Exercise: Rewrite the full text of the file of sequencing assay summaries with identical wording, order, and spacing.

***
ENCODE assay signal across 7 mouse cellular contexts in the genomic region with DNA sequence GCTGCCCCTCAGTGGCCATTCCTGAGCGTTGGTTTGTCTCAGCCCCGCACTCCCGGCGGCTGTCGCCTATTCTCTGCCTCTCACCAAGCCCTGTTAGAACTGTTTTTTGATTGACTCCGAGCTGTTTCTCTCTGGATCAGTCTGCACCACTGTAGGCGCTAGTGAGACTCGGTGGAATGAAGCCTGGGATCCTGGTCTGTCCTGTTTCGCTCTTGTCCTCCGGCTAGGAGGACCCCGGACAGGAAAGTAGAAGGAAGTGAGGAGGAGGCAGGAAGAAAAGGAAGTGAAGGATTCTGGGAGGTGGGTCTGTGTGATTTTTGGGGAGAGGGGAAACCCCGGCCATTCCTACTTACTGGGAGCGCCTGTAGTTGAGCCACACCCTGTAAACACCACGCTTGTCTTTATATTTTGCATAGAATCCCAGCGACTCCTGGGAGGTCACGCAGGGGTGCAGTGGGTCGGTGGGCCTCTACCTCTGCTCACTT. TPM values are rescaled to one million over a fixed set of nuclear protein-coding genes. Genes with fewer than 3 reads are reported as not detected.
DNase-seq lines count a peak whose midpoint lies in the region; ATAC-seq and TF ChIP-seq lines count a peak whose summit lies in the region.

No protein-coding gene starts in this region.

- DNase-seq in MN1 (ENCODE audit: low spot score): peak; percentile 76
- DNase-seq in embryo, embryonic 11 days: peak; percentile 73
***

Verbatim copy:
ENCODE assay signal across 7 mouse cellular contexts in the genomic region with DNA sequence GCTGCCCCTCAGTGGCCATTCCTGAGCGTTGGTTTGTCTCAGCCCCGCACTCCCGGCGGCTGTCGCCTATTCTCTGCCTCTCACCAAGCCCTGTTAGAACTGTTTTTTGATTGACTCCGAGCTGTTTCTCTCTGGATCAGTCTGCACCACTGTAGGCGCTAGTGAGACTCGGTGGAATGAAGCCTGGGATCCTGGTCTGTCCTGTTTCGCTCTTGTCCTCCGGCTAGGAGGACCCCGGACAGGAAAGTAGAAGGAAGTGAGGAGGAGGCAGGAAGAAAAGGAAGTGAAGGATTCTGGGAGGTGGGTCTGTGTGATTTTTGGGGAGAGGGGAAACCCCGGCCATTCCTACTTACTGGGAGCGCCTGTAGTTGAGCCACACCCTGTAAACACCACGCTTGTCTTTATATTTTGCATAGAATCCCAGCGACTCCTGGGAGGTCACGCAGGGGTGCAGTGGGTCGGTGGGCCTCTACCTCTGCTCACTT. TPM values are rescaled to one million over a fixed set of nuclear protein-coding genes. Genes with fewer than 3 reads are reported as not detected.
DNase-seq lines count a peak whose midpoint lies in the region; ATAC-seq and TF ChIP-seq lines count a peak whose summit lies in the region.

No protein-coding gene starts in this region.

- DNase-seq in MN1 (ENCODE audit: low spot score): peak; percentile 76
- DNase-seq in embryo, embryonic 11 days: peak; percentile 73